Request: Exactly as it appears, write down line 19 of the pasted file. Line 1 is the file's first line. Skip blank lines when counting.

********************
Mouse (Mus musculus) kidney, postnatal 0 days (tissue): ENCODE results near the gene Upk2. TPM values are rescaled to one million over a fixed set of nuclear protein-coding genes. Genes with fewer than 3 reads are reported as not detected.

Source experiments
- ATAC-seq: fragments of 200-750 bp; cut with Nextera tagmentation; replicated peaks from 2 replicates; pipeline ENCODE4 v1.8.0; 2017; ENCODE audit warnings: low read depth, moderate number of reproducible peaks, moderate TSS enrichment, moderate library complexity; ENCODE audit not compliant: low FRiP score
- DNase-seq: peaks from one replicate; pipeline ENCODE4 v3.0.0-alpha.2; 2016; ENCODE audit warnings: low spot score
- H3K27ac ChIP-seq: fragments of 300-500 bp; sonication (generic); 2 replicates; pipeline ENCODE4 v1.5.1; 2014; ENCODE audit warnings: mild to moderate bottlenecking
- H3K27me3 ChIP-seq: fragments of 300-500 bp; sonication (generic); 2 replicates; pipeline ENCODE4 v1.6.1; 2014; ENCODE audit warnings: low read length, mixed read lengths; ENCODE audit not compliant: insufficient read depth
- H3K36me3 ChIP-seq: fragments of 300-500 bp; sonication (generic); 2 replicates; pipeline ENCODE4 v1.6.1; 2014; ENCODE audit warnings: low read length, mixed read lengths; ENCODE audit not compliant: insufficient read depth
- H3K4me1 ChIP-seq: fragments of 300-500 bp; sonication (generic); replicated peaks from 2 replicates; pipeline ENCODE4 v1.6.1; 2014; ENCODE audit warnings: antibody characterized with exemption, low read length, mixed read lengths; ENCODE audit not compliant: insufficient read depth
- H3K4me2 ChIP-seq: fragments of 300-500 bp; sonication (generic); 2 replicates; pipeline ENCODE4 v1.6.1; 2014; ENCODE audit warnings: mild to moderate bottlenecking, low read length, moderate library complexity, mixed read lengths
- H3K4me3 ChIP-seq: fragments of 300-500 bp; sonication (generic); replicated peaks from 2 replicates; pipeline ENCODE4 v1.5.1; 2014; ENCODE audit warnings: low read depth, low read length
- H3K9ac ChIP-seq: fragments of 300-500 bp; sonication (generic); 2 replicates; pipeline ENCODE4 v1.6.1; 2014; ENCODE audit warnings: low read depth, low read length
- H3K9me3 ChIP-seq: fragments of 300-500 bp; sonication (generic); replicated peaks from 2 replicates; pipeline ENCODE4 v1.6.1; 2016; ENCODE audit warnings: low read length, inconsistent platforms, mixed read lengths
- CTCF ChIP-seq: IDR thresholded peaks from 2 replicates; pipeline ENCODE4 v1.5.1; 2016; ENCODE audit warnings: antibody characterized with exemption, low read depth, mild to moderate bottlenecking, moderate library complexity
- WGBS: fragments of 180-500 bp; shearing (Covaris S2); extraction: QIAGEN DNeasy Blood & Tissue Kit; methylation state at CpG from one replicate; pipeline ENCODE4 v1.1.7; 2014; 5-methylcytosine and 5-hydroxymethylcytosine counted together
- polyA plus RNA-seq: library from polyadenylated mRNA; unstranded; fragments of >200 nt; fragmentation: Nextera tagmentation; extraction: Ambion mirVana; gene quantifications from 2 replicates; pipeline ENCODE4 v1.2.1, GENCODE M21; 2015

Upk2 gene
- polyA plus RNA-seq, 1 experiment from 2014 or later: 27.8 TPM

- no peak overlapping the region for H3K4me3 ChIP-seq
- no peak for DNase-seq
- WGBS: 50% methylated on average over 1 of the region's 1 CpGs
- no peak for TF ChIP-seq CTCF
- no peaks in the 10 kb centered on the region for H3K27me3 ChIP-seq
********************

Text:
- no peak for DNase-seq